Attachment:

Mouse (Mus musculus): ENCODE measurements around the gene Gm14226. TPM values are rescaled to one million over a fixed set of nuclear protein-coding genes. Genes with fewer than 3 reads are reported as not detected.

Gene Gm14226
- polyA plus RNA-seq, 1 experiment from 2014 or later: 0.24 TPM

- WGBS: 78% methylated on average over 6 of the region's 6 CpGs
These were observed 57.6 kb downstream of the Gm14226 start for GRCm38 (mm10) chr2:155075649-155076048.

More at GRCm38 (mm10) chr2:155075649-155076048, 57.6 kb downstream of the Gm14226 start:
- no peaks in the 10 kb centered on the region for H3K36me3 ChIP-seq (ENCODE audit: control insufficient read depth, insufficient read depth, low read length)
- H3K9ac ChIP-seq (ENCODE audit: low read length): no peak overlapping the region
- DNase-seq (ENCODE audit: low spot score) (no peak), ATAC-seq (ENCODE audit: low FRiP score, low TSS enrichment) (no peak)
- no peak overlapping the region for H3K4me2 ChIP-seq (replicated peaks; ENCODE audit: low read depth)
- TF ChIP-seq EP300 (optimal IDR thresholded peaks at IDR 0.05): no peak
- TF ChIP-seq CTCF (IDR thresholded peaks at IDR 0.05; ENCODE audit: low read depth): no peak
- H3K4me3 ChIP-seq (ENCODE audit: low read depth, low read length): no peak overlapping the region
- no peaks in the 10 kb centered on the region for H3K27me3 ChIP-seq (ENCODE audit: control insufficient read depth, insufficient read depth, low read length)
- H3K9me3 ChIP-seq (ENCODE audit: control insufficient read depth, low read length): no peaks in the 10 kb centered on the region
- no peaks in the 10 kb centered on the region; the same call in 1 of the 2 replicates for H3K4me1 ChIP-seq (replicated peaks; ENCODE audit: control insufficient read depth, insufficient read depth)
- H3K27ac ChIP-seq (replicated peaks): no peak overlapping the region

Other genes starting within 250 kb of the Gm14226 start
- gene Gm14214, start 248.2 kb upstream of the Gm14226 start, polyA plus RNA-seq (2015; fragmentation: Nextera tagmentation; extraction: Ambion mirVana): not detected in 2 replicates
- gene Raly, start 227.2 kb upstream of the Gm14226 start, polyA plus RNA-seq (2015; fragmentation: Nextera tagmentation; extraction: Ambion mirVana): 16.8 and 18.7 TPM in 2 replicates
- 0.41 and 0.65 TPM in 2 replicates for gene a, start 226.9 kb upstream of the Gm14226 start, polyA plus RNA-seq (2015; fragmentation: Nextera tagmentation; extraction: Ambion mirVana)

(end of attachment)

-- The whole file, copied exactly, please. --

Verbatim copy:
Mouse (Mus musculus): ENCODE measurements around the gene Gm14226. TPM values are rescaled to one million over a fixed set of nuclear protein-coding genes. Genes with fewer than 3 reads are reported as not detected.

Gene Gm14226
- polyA plus RNA-seq, 1 experiment from 2014 or later: 0.24 TPM

- WGBS: 78% methylated on average over 6 of the region's 6 CpGs
These were observed 57.6 kb downstream of the Gm14226 start for GRCm38 (mm10) chr2:155075649-155076048.

More at GRCm38 (mm10) chr2:155075649-155076048, 57.6 kb downstream of the Gm14226 start:
- no peaks in the 10 kb centered on the region for H3K36me3 ChIP-seq (ENCODE audit: control insufficient read depth, insufficient read depth, low read length)
- H3K9ac ChIP-seq (ENCODE audit: low read length): no peak overlapping the region
- DNase-seq (ENCODE audit: low spot score) (no peak), ATAC-seq (ENCODE audit: low FRiP score, low TSS enrichment) (no peak)
- no peak overlapping the region for H3K4me2 ChIP-seq (replicated peaks; ENCODE audit: low read depth)
- TF ChIP-seq EP300 (optimal IDR thresholded peaks at IDR 0.05): no peak
- TF ChIP-seq CTCF (IDR thresholded peaks at IDR 0.05; ENCODE audit: low read depth): no peak
- H3K4me3 ChIP-seq (ENCODE audit: low read depth, low read length): no peak overlapping the region
- no peaks in the 10 kb centered on the region for H3K27me3 ChIP-seq (ENCODE audit: control insufficient read depth, insufficient read depth, low read length)
- H3K9me3 ChIP-seq (ENCODE audit: control insufficient read depth, low read length): no peaks in the 10 kb centered on the region
- no peaks in the 10 kb centered on the region; the same call in 1 of the 2 replicates for H3K4me1 ChIP-seq (replicated peaks; ENCODE audit: control insufficient read depth, insufficient read depth)
- H3K27ac ChIP-seq (replicated peaks): no peak overlapping the region

Other genes starting within 250 kb of the Gm14226 start
- gene Gm14214, start 248.2 kb upstream of the Gm14226 start, polyA plus RNA-seq (2015; fragmentation: Nextera tagmentation; extraction: Ambion mirVana): not detected in 2 replicates
- gene Raly, start 227.2 kb upstream of the Gm14226 start, polyA plus RNA-seq (2015; fragmentation: Nextera tagmentation; extraction: Ambion mirVana): 16.8 and 18.7 TPM in 2 replicates
- 0.41 and 0.65 TPM in 2 replicates for gene a, start 226.9 kb upstream of the Gm14226 start, polyA plus RNA-seq (2015; fragmentation: Nextera tagmentation; extraction: Ambion mirVana)